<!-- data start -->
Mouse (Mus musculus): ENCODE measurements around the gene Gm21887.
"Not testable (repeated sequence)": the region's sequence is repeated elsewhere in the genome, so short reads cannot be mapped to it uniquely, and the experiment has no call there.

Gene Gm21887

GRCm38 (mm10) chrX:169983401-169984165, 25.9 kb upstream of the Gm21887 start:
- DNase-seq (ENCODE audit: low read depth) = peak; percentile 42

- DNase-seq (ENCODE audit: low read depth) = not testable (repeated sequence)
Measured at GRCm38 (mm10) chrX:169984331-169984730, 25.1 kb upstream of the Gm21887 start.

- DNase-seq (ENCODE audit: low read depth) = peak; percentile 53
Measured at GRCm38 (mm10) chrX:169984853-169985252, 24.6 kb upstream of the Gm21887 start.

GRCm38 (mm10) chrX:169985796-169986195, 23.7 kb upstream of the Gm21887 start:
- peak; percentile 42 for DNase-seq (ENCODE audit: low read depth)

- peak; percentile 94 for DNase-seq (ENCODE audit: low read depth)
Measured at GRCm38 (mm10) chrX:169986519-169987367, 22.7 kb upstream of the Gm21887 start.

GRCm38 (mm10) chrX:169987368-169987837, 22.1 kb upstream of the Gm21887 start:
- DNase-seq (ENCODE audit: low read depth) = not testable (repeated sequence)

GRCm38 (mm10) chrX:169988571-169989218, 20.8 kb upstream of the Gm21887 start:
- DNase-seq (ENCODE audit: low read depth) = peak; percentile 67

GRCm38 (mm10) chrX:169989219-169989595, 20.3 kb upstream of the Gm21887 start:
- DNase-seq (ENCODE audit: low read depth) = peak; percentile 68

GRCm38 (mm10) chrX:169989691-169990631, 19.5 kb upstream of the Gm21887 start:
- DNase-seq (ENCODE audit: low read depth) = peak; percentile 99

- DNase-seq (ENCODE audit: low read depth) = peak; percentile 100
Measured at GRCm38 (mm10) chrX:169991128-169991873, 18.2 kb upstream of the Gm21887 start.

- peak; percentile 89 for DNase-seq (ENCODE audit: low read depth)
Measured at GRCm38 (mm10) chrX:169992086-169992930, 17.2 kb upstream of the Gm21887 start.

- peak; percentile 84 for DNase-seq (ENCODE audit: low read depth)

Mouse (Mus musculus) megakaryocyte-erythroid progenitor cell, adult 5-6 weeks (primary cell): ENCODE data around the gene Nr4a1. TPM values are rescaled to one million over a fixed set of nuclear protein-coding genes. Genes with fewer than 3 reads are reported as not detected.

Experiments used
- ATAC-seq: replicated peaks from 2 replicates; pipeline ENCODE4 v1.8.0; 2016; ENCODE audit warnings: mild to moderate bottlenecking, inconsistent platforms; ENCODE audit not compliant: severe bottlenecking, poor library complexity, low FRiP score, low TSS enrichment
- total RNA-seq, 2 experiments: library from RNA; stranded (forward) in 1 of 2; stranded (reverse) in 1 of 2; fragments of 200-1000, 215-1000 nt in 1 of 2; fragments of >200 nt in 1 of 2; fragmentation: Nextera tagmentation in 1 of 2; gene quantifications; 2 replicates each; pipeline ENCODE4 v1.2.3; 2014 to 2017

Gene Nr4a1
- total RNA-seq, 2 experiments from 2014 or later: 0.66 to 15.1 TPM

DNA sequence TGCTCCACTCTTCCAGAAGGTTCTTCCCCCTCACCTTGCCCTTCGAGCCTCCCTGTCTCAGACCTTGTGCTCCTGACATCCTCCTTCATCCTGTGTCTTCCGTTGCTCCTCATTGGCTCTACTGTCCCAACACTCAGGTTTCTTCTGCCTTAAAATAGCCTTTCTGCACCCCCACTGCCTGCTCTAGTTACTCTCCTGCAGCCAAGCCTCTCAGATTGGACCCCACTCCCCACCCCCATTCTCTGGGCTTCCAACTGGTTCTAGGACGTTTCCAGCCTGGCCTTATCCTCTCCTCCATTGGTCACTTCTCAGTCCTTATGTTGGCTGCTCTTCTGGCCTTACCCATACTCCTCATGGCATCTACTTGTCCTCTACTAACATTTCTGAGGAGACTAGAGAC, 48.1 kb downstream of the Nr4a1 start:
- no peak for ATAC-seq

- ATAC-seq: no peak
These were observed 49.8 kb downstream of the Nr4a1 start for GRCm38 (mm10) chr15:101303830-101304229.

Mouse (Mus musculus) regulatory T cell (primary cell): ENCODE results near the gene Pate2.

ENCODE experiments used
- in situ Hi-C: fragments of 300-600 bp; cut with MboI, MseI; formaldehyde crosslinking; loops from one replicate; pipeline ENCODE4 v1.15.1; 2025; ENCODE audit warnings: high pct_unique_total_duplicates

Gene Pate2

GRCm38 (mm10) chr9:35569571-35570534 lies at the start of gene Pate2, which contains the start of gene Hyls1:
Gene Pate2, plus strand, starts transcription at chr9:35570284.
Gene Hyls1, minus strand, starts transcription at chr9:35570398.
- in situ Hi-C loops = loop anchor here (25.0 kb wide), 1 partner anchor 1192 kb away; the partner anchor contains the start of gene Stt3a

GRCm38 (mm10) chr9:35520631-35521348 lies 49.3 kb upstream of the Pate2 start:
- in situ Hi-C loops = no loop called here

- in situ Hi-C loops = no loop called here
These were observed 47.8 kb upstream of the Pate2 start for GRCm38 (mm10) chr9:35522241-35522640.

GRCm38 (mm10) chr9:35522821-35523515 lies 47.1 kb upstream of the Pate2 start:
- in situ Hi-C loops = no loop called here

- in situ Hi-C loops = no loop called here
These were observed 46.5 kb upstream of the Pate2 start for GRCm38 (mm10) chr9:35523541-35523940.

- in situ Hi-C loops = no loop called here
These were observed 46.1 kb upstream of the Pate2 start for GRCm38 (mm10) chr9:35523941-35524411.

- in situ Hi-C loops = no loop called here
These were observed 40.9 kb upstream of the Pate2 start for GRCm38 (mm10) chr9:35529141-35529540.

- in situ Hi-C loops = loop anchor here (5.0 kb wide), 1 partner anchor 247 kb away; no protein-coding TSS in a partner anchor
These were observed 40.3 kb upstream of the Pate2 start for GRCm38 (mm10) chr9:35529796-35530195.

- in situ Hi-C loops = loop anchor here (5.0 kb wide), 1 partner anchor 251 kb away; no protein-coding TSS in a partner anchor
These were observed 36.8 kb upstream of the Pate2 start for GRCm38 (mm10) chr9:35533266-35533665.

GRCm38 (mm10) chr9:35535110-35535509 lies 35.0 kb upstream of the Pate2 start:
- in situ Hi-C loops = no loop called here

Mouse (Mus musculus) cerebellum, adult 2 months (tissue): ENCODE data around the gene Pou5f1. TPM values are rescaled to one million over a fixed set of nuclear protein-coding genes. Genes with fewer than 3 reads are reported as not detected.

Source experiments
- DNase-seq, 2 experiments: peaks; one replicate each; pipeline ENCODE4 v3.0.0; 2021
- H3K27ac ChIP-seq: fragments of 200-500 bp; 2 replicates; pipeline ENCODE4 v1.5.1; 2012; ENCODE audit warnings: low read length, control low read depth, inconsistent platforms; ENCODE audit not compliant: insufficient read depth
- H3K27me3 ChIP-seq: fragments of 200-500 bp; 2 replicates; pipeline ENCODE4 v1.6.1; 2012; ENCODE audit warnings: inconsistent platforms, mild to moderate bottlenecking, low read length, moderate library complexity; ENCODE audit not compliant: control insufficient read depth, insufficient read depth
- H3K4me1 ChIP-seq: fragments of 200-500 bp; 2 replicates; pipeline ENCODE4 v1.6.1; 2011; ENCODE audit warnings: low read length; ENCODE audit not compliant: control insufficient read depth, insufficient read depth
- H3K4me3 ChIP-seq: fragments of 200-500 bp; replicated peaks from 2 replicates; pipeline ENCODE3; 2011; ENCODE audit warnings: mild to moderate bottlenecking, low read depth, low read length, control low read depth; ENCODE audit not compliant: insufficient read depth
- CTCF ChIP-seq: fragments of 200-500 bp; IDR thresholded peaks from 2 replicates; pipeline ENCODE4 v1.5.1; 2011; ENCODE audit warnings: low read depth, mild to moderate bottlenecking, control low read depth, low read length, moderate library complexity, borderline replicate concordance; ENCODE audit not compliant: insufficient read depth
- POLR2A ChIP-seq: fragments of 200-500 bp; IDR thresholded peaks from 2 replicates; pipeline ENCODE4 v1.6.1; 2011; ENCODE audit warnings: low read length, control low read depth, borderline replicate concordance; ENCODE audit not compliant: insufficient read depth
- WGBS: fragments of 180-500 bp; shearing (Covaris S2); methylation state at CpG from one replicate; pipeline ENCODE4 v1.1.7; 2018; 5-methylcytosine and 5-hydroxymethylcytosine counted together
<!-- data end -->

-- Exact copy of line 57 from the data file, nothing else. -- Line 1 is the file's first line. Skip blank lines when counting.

- in situ Hi-C loops = loop anchor here (5.0 kb wide), 1 partner anchor 247 kb away; no protein-coding TSS in a partner anchor